Russia Table of Contents
Dangerous environmental conditions came to the attention of the public in the Soviet Union under the glasnost policy of the regime of Mikhail S. Gorbachev (in office 1985-91), which liberated the exchange of information in the late 1980s. The three situations that gripped public attention were the April 1986 nuclear explosion at the Chernobyl' Nuclear Power Station in Ukraine, the long-term and ongoing desiccation of the Aral Sea between Uzbekistan and Kazakstan, and the irradiation of northern Kazakstan by the Semipalatinsk (present-day Semey) nuclear testing site. The overall cost of rectifying these three disasters is staggering, dwarfing the cost of cleanups elsewhere, such as the superfund campaign to eliminate toxic waste sites in the United States. By the time the Soviet Union dissolved in 1991, such conditions had become symbols of that system's disregard for the quality of the environment.
Since 1990 Russian experts have added to the list the following less spectacular but equally threatening environmental crises: the Dnepropetrovsk-Donets and Kuznets coal-mining and metallurgical centers, which have severely polluted air and water and vast areas of decimated landscape; the Urals industrial region, a strip of manufacturing cities that follows the southern Urals from Perm' in the north to Magnitogorsk near the Kazak border (an area with severe air and water pollution as well as radioactive contamination near the city of Kyshtym); the Kola Peninsula in the far northwest, where nonferrous mining and metallurgical operations, centered on the region's nickel reserves, have created air pollution that drifts westward across northern Scandinavia; the Republic of Kalmykia, where faulty agricultural practices have produced soil erosion, desertification, and chemical contamination; and the Moscow area, which suffers from high levels of industrial and vehicular air pollution and improper disposal of low-level radioactive waste. The experts also named five areas of severe water pollution: the Black Sea, the Caspian Sea, the Sea of Azov north of the Black Sea, the Volga River, and Lake Baikal.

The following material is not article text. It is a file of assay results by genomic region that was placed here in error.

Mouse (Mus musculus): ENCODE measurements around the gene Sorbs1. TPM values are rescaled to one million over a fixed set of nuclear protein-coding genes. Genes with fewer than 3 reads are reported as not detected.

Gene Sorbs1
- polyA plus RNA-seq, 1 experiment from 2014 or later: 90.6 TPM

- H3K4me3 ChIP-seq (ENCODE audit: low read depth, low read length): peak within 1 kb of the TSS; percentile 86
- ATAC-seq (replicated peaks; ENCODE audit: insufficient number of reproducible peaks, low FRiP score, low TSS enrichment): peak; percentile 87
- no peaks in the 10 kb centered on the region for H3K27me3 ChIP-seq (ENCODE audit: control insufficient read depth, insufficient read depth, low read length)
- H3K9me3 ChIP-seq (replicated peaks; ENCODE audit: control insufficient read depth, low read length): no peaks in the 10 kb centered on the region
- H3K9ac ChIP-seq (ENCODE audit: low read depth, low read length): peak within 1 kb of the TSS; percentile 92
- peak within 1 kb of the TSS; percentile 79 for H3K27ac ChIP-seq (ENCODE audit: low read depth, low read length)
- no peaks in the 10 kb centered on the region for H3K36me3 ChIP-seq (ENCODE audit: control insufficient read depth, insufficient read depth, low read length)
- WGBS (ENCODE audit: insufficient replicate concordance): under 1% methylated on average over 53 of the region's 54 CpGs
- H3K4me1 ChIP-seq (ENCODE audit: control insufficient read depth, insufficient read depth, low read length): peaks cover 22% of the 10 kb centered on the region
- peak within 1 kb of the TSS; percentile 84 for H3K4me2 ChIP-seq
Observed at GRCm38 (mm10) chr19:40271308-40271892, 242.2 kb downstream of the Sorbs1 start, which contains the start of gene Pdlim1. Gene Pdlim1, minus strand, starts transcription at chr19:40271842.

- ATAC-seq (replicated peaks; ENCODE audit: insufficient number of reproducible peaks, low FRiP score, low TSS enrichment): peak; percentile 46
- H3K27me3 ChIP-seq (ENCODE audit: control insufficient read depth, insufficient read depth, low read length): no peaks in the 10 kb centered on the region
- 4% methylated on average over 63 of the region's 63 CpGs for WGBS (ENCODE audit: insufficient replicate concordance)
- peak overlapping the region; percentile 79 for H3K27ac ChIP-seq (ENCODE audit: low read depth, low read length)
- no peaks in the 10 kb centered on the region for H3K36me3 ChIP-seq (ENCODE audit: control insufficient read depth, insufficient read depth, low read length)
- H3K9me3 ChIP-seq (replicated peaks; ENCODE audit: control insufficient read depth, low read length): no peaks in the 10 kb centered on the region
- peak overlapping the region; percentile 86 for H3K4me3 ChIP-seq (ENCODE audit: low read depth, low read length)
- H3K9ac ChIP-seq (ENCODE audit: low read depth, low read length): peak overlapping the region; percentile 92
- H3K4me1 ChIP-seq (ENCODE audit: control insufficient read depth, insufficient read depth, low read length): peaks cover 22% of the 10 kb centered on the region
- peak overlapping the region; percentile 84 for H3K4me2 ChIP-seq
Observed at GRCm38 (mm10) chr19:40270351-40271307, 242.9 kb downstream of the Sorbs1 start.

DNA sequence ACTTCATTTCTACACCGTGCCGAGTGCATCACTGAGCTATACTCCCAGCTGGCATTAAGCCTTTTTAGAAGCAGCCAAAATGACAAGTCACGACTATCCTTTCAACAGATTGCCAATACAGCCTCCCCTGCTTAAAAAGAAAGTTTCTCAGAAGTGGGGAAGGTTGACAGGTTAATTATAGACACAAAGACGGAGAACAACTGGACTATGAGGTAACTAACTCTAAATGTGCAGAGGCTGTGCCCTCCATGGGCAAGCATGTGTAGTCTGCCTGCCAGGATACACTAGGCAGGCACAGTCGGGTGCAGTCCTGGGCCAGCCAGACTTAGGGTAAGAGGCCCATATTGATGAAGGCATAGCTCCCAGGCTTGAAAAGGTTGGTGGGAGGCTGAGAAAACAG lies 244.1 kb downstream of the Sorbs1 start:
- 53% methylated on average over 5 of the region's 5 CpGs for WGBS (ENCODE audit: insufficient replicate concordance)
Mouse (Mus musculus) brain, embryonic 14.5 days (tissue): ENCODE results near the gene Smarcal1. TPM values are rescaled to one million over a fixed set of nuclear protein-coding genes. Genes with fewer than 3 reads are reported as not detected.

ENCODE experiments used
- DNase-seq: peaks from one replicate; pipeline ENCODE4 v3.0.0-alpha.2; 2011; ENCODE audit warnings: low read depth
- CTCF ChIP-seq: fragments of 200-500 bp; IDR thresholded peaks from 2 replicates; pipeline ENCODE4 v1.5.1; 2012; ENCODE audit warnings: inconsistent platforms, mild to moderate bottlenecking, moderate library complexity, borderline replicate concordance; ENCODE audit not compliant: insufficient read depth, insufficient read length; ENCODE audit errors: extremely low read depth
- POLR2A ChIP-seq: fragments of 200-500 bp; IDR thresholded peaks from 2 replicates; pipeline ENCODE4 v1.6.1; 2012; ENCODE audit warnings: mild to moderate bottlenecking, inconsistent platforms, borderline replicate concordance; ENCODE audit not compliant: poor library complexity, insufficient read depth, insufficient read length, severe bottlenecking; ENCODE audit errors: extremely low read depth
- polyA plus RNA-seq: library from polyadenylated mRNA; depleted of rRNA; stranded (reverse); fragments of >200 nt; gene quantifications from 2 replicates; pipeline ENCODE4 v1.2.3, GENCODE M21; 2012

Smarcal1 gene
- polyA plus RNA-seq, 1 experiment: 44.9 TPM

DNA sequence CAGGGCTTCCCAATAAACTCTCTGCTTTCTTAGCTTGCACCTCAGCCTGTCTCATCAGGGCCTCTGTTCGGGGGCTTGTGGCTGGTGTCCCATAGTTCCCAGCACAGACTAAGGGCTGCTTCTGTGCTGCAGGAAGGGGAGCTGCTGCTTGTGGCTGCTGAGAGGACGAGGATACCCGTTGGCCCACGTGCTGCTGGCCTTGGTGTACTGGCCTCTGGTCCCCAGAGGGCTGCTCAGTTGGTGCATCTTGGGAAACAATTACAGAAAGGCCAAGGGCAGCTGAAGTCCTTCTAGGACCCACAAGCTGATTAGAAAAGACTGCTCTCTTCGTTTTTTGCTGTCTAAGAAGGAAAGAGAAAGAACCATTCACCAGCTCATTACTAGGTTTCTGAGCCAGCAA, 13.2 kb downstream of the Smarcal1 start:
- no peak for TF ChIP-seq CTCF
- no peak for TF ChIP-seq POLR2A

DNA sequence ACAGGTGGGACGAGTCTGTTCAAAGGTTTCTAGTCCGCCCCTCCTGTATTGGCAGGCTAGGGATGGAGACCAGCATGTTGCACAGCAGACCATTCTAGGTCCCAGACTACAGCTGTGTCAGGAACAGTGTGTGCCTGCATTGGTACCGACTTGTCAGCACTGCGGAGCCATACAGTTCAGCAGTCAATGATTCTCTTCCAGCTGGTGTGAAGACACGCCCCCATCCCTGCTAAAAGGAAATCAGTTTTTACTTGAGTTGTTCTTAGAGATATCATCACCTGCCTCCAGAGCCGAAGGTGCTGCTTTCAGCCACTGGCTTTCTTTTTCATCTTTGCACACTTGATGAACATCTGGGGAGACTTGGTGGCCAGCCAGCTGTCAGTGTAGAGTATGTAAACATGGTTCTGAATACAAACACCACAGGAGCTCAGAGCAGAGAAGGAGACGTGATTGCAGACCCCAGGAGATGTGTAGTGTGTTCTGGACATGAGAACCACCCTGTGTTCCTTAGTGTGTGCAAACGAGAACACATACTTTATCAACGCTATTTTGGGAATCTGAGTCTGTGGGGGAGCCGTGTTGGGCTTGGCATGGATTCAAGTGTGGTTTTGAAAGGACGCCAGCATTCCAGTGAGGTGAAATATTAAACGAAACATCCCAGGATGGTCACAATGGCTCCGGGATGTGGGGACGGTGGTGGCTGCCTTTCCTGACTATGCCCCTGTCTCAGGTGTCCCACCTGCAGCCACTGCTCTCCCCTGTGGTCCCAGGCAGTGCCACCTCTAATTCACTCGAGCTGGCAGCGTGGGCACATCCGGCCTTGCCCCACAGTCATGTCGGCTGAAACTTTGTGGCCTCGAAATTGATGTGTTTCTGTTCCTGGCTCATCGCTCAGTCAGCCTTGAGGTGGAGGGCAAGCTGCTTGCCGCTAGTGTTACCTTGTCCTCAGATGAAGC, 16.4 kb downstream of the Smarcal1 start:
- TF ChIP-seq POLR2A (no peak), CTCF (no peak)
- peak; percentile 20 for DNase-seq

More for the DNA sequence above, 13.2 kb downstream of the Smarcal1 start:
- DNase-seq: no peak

Each of Russia's natural zones has suffered degradation of specific kinds. In the tundra, the greatest damage stems from extraction and transportation of mineral resources by crude techniques. In delicate tundra habitats, oil spills, leaks in natural gas pipelines, and the flaring of natural gas destroy northern marshland ecosystems, which take many years to purify naturally. Also endangered are reindeer grazing lands, upon which indigenous peoples traditionally have depended for their livelihood. In the permafrost zones that constitute about 40 percent of Russia's territory, lower air, water, and ground temperatures slow natural self-cleansing processes that mitigate contamination in warmer regions, magnifying the impact of every spill and leak.
In the taiga, or forest, zone, the overcutting of trees poses the greatest threat, particularly in northern European Russia, the Urals, and the Angara Basin in south-central Siberia. Uncontrolled mining operations constitute the second major source of damage in the taiga. In the broad-leafed forest zone, irrational land use has caused soil erosion on a huge scale. Urbanization and air and water pollution also are problems.